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South sudanese refugees nyumanzi uganda © UNHCR/Jiro Ose
South Sudanese refugees till the earth for planting at Nyumanzi refugee settlement, Uganda

Our Annual Report 2016–2017 provides details of all our research and activities over the past year.

The public focus on the European ‘refugee crisis’ has died down but rising populist nationalism has shaped the political landscape, threatening many governments’ commitments to support displaced populations. All this has occurred at a time when new crises have emerged around the world, from South Sudan to Yemen, and the United Nations is embarking on a process of reflection on whether and how to update the global governance of forced migration. Research has an important role to play: in challenging myths, reframing questions, providing critical distance, offering practical solutions, and upholding the value of evidence.

Over the past year, all of the permanent staff at the RSC have embarked on new and exciting research projects. Cathryn Costello received a prestigious European Research Council grant for a project called ‘Refugees are Migrants’, examining the relationship between mobility, recognition, and rights. Matthew Gibney has embarked on a project on ‘The Duties of Refugees’, exploring whether and how we should think about refugees as having obligations as well as entitlements. Tom Scott-Smith has begun work on ’Architectures of Displacement’ with an ESRC-AHRC grant, working with Mark Breeze who has joined us as a Research Officer. Alexander Betts also received ESRC-AHRC funding for a new project called ‘The Global Governed?, looking at refugees as providers of social protection, with Kate Pincock and Evan Easton-Calabria joining us as researchers on the project.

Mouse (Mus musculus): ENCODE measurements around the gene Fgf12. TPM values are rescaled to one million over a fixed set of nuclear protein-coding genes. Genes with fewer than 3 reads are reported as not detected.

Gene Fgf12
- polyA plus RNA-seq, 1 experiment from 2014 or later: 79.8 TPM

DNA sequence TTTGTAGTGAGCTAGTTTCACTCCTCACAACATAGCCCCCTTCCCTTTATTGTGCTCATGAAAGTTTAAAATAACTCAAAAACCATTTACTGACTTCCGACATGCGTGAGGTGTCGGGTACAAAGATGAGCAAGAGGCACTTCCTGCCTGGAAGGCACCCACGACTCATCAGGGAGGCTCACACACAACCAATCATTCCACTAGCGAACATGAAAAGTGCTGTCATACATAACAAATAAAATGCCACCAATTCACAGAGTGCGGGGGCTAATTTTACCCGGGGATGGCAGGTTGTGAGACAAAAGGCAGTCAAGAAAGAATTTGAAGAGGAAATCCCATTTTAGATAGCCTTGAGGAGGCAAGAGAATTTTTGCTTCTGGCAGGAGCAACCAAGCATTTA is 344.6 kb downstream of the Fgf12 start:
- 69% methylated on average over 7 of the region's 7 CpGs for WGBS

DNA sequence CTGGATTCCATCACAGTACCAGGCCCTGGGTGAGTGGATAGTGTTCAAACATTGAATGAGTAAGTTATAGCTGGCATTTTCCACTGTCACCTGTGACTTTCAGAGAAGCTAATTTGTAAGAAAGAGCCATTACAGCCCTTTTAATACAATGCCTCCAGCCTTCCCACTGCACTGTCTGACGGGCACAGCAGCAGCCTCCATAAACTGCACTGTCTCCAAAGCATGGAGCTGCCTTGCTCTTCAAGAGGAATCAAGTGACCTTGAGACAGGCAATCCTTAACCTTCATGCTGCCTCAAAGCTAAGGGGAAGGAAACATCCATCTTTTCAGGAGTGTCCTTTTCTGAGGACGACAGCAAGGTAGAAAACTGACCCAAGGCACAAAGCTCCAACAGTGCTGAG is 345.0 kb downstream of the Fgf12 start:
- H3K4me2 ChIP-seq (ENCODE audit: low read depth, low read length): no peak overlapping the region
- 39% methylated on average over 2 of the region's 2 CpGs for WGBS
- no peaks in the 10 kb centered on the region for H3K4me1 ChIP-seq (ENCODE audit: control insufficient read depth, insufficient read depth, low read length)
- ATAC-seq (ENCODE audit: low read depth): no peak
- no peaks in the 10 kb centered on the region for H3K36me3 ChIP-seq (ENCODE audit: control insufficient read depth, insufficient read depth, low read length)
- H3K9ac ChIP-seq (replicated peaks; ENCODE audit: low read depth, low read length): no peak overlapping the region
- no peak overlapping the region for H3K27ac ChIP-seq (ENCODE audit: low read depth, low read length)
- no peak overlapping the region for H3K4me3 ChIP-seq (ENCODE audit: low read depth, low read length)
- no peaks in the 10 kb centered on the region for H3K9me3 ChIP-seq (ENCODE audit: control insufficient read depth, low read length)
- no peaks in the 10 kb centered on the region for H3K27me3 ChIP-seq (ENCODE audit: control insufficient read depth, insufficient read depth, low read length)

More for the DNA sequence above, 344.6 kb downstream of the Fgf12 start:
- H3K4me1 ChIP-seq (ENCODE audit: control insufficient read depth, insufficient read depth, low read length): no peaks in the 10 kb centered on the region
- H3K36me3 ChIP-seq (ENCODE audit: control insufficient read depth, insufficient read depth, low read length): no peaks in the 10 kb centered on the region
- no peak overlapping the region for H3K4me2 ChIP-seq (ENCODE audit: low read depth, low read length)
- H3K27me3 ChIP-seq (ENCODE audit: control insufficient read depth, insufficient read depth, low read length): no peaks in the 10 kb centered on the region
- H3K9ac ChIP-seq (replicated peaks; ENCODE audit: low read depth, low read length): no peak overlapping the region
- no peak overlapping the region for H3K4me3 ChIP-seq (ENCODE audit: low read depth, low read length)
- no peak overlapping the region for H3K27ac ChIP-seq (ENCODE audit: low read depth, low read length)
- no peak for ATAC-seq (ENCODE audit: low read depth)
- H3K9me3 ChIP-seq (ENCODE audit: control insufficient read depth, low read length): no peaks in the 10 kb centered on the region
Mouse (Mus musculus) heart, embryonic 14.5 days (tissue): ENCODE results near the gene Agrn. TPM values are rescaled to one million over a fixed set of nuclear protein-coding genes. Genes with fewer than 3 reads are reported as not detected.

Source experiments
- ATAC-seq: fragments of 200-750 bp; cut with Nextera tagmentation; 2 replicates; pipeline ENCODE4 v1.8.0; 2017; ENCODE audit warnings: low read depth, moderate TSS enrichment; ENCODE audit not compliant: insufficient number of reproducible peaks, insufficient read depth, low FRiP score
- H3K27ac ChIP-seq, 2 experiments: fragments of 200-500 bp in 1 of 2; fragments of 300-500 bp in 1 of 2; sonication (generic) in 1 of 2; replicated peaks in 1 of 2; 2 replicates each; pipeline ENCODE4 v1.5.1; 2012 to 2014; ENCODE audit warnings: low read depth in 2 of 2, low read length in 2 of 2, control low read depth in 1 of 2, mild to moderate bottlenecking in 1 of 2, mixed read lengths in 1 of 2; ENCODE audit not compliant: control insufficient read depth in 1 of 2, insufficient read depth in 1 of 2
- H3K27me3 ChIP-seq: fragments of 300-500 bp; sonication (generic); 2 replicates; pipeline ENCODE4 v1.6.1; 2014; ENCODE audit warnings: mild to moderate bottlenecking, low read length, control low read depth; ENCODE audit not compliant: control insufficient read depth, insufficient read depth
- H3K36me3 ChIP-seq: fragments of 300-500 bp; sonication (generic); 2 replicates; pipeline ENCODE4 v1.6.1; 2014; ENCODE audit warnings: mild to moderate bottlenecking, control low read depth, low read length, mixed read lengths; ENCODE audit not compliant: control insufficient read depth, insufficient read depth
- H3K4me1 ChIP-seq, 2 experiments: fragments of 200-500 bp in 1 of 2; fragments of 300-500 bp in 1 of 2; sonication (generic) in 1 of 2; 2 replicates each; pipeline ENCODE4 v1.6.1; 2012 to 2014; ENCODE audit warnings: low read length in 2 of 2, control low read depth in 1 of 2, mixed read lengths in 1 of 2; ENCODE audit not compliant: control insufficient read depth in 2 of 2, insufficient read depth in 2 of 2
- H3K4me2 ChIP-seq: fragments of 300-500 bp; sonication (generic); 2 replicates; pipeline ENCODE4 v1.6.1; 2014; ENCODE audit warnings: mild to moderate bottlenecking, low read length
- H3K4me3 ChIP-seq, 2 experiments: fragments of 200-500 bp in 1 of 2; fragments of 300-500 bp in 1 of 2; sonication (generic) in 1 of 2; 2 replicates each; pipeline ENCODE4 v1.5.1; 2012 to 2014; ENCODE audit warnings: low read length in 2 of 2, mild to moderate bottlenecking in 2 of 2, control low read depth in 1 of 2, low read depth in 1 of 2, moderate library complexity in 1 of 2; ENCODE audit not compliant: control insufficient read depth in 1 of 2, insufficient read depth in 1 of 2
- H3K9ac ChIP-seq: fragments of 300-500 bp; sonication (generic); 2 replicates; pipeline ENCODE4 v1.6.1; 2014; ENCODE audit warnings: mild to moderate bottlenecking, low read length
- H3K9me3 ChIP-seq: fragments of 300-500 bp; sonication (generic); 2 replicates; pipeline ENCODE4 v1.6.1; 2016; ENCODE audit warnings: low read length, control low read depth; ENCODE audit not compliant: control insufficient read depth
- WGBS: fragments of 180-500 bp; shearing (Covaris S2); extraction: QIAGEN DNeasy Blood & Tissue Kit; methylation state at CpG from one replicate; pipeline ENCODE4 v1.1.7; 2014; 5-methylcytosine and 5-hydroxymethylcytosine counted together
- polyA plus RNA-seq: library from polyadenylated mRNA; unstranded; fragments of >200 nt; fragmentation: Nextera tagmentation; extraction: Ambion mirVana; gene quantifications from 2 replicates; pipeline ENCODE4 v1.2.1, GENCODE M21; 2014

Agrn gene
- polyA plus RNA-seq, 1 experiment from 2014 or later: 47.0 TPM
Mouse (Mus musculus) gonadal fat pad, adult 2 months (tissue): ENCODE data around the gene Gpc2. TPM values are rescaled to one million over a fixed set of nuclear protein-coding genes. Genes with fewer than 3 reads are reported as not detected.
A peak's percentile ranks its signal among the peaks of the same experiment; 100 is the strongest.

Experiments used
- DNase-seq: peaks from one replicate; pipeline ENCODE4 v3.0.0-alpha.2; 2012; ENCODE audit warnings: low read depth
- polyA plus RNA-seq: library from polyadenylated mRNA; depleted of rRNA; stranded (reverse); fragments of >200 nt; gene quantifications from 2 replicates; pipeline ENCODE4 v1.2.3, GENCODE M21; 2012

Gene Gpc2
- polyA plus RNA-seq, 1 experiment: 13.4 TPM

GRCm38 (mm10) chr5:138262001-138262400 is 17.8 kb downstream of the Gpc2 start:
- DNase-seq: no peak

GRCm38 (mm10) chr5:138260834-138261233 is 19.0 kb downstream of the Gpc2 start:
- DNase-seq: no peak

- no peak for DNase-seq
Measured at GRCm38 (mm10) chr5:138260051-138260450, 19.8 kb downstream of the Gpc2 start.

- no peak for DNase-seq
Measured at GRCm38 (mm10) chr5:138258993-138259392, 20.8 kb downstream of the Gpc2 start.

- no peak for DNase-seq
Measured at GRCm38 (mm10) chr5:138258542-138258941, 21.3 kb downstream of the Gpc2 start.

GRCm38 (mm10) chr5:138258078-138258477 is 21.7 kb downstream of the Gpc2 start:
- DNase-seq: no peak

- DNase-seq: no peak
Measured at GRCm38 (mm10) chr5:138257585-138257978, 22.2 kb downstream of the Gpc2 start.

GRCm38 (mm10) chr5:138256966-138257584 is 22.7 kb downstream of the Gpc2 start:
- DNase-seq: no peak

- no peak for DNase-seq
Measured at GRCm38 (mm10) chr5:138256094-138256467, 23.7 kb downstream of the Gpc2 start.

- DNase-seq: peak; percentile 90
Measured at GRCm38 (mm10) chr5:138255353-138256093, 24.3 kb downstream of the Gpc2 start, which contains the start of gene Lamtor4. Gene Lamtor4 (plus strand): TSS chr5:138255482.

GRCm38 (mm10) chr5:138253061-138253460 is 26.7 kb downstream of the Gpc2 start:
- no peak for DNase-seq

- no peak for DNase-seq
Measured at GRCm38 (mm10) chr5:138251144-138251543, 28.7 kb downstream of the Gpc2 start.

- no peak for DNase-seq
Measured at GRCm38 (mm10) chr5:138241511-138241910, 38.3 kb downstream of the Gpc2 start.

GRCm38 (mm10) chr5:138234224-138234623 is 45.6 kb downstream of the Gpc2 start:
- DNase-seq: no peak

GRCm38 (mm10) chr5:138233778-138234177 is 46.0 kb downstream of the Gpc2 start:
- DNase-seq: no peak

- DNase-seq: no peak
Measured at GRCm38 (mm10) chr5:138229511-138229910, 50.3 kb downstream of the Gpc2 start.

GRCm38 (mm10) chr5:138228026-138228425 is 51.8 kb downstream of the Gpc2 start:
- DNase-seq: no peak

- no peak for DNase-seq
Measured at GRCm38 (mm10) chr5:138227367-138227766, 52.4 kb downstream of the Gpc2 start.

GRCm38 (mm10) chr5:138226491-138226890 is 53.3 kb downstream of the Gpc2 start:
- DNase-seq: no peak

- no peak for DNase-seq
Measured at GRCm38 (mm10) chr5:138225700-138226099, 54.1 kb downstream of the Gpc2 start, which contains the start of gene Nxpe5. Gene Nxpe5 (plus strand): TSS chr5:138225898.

Our strategic partnership with the Swiss Federal Department of Foreign Affairs has allowed us to explore potential research avenues before applying for larger research grants. This is one of a number of partnerships we have developed, which are enhancing our capacity for both research and impact. Others include important collaborations with the Danish Ministry of Foreign Affairs, Deloitte, the World Food Programme, the Jesuit Refugee Service, and the Kaldor Centre for International Refugee Law at UNSW Sydney.

One of the highlights of our year was our international conference on Rethinking Refugee Studies, which attracted over 200 participants from across the globe to speak in over forty sessions over two days.

Other highlights in the report are articles on our research on refugee economies in Kenya and on the local politics of the Syrian refugee crisis response in neighbouring countries.

Download the report here >> (pdf 4.2MB)